Localising the ANLoc manual

The African Network for Localisation (ANLoc) developed a training manual for FOSS localisation. You can find it here: http://www.africanlocalisation.net/foss-localisation-manual

If you are interested in localising this manual into your language, this page gives an outline of what is required. It is a big process, and takes a lot of time.

Although the manual can obviously be improved, we are very proud of the it, and want to make sure that translated versions are of high quality. Therefore we follow a long process with lots of review, and only aim for fully translated versions of the manual. Although a single person can probably do this, it is highly recommended that you get people to help you. It is most strongly advised for reviewing terminology and for reviewing the final document.

The manual is translated as a PO file, and converted to an ODF from which the PDF file is generated. The images are translated manually in a vector drawing program (Inkscape). Here is a rough outline of the process:

Localisation brief: About the book

The book is part of ANLoc’s mission of uplifting people in Africa through improvements in localisation. The message is by no means limited to Africa or Africans, but maybe it is good to keep this in mind as a start.

The typical readers include:

  • Professional translators who don’t know about localisation
  • FOSS contributors who might want to learn more about localisation
  • Existing localisers that might want to improve their skills. This is a useful book to give to new members in any team, and it should probably be accompanied by language and/or project specific guidelines for the team.

We didn’t want the text to be too technical or demanding. We aimed at about 50 pages, and ended only slightly over that. So this is meant as a reasonably short introductory text, with links to useful external resources. The primary goal was for training events in Africa, but of course we are happy for anything it could be useful for.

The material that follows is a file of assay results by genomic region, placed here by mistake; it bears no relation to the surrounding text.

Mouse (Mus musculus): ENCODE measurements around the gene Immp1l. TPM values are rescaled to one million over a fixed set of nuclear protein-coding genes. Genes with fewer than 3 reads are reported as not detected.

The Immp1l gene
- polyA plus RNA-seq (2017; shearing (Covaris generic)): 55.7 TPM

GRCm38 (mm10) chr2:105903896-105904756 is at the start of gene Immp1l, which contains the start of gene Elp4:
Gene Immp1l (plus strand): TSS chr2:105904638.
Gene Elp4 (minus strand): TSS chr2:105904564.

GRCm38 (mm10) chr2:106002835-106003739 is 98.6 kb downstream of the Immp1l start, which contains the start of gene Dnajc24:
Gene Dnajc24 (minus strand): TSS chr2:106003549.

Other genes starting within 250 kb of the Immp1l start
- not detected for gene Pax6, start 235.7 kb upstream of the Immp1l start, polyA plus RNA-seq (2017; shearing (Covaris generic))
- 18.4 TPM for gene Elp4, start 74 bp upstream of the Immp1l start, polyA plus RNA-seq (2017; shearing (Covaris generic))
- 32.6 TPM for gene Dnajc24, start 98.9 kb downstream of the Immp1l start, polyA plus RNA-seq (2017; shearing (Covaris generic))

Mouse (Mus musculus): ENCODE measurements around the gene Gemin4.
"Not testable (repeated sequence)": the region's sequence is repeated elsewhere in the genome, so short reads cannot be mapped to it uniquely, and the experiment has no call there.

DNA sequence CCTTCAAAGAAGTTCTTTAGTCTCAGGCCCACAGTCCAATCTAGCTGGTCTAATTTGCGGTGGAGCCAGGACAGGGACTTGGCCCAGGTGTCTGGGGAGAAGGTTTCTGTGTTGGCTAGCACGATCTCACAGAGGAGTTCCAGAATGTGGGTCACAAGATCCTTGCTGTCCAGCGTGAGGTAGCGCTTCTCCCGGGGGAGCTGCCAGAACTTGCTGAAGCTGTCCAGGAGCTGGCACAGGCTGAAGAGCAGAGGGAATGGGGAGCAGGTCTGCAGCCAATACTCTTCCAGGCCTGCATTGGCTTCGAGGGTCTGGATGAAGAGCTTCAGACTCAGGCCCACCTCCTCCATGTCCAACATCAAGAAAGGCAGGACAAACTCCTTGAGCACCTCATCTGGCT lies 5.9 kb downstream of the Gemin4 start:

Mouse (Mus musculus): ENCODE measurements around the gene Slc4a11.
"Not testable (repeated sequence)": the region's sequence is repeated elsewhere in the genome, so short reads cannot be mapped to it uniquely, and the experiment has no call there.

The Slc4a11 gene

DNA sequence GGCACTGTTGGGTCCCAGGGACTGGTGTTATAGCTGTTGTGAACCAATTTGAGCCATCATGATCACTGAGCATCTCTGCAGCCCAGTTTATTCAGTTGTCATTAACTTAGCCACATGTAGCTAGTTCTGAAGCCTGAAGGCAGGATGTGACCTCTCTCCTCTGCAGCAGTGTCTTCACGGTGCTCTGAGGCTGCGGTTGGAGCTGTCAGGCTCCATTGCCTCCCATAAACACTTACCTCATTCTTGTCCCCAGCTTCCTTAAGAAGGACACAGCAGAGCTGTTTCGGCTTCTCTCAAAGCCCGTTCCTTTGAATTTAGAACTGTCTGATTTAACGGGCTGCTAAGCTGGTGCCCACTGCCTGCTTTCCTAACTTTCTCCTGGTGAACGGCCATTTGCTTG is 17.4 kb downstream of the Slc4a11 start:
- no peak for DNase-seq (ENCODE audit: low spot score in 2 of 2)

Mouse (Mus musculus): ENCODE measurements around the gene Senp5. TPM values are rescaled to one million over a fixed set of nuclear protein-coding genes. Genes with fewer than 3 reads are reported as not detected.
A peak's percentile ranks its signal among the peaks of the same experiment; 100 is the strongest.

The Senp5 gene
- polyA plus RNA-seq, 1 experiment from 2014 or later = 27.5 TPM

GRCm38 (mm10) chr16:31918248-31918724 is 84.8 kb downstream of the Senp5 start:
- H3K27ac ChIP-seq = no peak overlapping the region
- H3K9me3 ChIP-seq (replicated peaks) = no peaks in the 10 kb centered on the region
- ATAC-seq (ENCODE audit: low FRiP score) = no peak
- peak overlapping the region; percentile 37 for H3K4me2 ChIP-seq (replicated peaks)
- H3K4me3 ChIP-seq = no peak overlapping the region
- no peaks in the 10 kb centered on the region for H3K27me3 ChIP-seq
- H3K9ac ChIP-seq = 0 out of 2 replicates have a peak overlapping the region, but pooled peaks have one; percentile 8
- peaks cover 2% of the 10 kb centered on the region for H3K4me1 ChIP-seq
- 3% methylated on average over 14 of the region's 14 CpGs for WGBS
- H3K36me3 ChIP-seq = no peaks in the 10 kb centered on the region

We assume that the reader is mostly computer literate and can probably use a word processor and web browser comfortably already.

For the English version we assumed that most readers won’t be native speakers of English, and might not have very good command of professional/technical English. For the future editions, we hope to do some readability studies. If you are translating into a language of wide use (with lots of second language speakers) let’s aim for such a second language speaker, or at least keep them in mind.

All the examples are with English source text, and we propose that all the examples remain unchanged, including their translations. Please compare with the original PDF to see what the context is. Please don’t try to translate the Northern Sotho examples :-)

It will be up to you to decide how this impacts your style, choice of words, and anything else you might think of. Feel free to share ideas or raise issues with us or on our mailing lists.

I’m sure you want to do this well, so don’t be afraid to ask if anything is unclear, or there is a way in which we can help to make it better.

About the title

The book is not just about tips and tricks on the nitty-gritty of translation. It is not just a reference manual. We feel we incorporated useful instructions on how to think strategically and work on longer term goals, such as uniform style, team building, and ultimately, advancement of the language. We hope we made a convincing case for why localisation is important, and can be effective, even for currently marginalised languages (like most in Africa, the primary audience). The words “effect” and “effective” should therefore be kept in mind when reading the title.

So a longer, less elegant version of the title would be “How to change the world by doing localisation”. You should fee free to translate the title freely to something that will work as a title, but please satisfy our curiosity and tell us what you are considering :-)